March 17, 1999
Interview with Herk Robinson
BP interviews the Kansas City Royals general managerRecently, Rany Jazayerli had the opportunity to conduct a brief interview with Kansas City Royals General Manager Herk Robinson. Here is the complete transcript:
RJ: Let's start with the obvious: the trade situation with Kevin Appier.
HR: There's nothing specific with Appier yet; we haven't discussed any particular players with any of the teams that are interested. He's only had two starts so far, and there's no urgency to getting a deal done.
RJ: Is it something you hope to have wrapped up by Opening Day?
HR: To be perfectly honest, we might not trade him at all. We have to consider what the offers are, and we don't consider ourselves compelled to deal Appier if there isn't a fit somewhere.
RJ: Are you looking to acquire a single top-notch prospect, a Russ Branyan for example, or are you more interested in trading for several lesser-tier prospects in the hopes of filling more than one of the team's holes? Is there a focus on acquiring players that can fill some of the franchise's weaknesses, like shortstop?
HR: We're not sure how many players we want; it depends on which players they are, obviously; and possibly a certain pitcher or two may be what we're looking for. We would certainly like to acquire a shortstop, but it depends on what the team has to offer - it may be that they simply don't have a good shortstop prospect, and we'll have to look at other players.
RJ: Have you already targetted certain players that you're waiting for teams to bring up, or are you willing to let other teams make offers and then sift through them for players you want?
HR: We've got several players that we have a keen interest in acquiring, but as to their identity I obviously can't say.
RJ: Is Jeff King likely to be moved soon? Is there any one player on, say, the Blue Jays or Braves that you've internally decided would make you willing to trade King?
HR: Like Appier, we don't have anything specific that we're looking to do with Jeff, and while he's available, I can't even guarantee that he'll be traded at all.
RJ: Has there been any attempt to sign Johnny Damon to a long-term contract before his value skyrockets?
HR: Well, we'd certainly like to sign Damon to a deal, but I'm not sure we have the financial resources to make it happen. It isn't a high priority at this point, not with the team's own financial situation still being worked out.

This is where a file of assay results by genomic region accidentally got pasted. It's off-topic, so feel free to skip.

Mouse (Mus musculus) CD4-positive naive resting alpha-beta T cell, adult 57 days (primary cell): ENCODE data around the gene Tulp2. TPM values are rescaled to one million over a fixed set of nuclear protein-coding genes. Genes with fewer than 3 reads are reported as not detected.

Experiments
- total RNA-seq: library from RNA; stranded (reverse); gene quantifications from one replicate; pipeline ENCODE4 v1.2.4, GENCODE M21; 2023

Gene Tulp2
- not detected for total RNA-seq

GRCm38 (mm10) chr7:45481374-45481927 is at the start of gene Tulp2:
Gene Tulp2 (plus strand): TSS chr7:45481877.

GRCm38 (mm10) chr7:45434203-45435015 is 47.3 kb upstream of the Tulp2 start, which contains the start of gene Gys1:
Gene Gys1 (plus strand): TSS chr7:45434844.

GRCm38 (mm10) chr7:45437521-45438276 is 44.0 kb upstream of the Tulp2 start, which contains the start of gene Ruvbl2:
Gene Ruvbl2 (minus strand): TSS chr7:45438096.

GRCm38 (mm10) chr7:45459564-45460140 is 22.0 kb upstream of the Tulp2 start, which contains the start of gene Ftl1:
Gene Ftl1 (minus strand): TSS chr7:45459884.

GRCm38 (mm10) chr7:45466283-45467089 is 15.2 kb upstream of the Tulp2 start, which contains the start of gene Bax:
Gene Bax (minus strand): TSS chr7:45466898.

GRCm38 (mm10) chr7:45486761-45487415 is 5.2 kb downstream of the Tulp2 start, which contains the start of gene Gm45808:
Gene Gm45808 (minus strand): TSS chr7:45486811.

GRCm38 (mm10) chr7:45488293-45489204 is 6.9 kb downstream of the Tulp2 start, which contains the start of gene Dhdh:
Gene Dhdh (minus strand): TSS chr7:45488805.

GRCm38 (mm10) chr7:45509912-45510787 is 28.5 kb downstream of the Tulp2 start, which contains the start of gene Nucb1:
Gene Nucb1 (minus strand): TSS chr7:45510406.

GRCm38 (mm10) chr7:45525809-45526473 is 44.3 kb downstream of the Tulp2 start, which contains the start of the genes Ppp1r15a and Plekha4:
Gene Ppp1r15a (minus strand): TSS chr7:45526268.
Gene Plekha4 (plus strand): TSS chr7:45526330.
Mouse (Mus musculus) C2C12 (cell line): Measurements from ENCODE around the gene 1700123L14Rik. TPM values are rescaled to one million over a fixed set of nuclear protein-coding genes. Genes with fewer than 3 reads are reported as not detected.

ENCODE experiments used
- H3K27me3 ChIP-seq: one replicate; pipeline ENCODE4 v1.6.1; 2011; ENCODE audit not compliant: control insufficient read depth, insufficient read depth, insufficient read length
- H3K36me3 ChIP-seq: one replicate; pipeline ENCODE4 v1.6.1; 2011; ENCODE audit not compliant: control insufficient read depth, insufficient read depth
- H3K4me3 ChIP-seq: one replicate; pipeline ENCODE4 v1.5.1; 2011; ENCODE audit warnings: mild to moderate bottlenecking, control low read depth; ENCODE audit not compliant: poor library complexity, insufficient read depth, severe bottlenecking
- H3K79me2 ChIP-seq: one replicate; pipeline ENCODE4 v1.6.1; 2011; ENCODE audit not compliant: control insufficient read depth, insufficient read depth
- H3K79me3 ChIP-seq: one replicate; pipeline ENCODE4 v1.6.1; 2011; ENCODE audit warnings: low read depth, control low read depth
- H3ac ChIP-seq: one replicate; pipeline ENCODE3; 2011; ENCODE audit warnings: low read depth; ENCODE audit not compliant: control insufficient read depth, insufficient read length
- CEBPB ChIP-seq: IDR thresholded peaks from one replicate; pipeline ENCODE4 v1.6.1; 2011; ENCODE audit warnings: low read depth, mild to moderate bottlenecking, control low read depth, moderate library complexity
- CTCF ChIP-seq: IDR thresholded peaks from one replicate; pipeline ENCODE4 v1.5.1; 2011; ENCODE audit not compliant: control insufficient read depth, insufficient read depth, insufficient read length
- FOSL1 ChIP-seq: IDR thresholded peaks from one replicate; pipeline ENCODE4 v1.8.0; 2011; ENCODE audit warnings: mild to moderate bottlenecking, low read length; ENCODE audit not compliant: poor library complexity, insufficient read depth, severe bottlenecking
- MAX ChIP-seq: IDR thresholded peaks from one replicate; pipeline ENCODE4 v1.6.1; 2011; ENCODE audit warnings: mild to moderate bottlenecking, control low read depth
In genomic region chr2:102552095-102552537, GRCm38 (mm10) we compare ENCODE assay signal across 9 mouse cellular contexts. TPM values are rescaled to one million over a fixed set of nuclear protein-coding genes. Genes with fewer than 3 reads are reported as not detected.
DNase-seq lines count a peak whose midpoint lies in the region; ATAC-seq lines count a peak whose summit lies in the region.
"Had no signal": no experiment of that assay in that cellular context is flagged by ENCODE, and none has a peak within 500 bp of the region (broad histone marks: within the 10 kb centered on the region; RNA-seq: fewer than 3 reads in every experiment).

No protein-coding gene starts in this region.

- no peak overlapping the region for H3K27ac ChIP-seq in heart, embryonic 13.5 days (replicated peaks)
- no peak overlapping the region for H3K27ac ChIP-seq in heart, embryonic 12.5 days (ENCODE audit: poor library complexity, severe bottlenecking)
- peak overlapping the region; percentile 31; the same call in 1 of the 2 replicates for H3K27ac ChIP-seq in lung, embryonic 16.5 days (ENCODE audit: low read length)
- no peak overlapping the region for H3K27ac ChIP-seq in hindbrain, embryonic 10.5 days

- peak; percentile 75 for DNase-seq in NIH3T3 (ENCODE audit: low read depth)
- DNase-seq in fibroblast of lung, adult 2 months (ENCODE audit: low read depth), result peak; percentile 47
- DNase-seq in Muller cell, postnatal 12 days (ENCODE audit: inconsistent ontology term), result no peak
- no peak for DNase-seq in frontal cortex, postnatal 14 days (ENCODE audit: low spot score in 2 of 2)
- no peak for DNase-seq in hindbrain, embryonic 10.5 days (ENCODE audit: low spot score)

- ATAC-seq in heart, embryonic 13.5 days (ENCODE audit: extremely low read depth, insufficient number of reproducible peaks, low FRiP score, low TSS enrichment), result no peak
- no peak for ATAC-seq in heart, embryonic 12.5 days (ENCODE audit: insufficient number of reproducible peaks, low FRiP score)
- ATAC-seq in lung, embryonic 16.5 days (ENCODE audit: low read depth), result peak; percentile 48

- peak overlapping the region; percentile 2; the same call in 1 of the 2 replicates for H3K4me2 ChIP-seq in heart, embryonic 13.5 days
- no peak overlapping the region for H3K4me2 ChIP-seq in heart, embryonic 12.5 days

RJ: Recently Ray Durham signed a four-year, twenty million dollar contract extension with the White Sox. Since Durham and Damon are roughly comparable players, and Durham has roughly an extra year of service time over Damon, has there been any thought to using that deal as a guideline to signing Damon beyond 1999?
HR: To be honest, we haven't even given preliminary consideration to what it would take to sign Damon beyond this year, so no, I can't say that there has been any discussion at all.
RJ: The success of the Royals teams of the late 70s and early 80s was in large part a result of acquiring talented players who, for whatever reason, were unable to get the opportunity to play in other organizations, guys like John Mayberry, Amos Otis, Freddie Patek, and Hal McRae. Has there been any attempt to try and duplicate that philosophy by, for example, attempting to get Daryle Ward, a fine young hitter who is stuck behind Jeff Bagwell, from the Astros, or seeing if the Yankees would trade D'Angelo Jimenez, an outstanding young shortstop who is behind both Derek Jeter and Alfonzo Soriano?
HR: I was a part of the organization when we were able to get the guys you are talking about, like Patek and Mayberry and Larry Gura. But I don't think anyone could do what we did back then anymore. The game has changed, and it wouldn't work in today's climate.
RJ: Why not?
HR: Teams now put a premium on all their top prospects, and few teams are able to give up the talent it would take to get players like that today. You just can't get it done anymore.
RJ: Finally, with the impending sale of the franchise to Miles Prentice, there have of course been rumors that your own job security may be in a precarious situation once the team is sold. Is there any sense of urgency on your part to see the team succeed this year?
HR: No, absolutely not. We'll do what we feel is best for the ballclub, as we always have, but I don't ever worry about what will happen to me.
Once again, I'd like to thank Herk Robinson for taking the time to answer a few of my questions.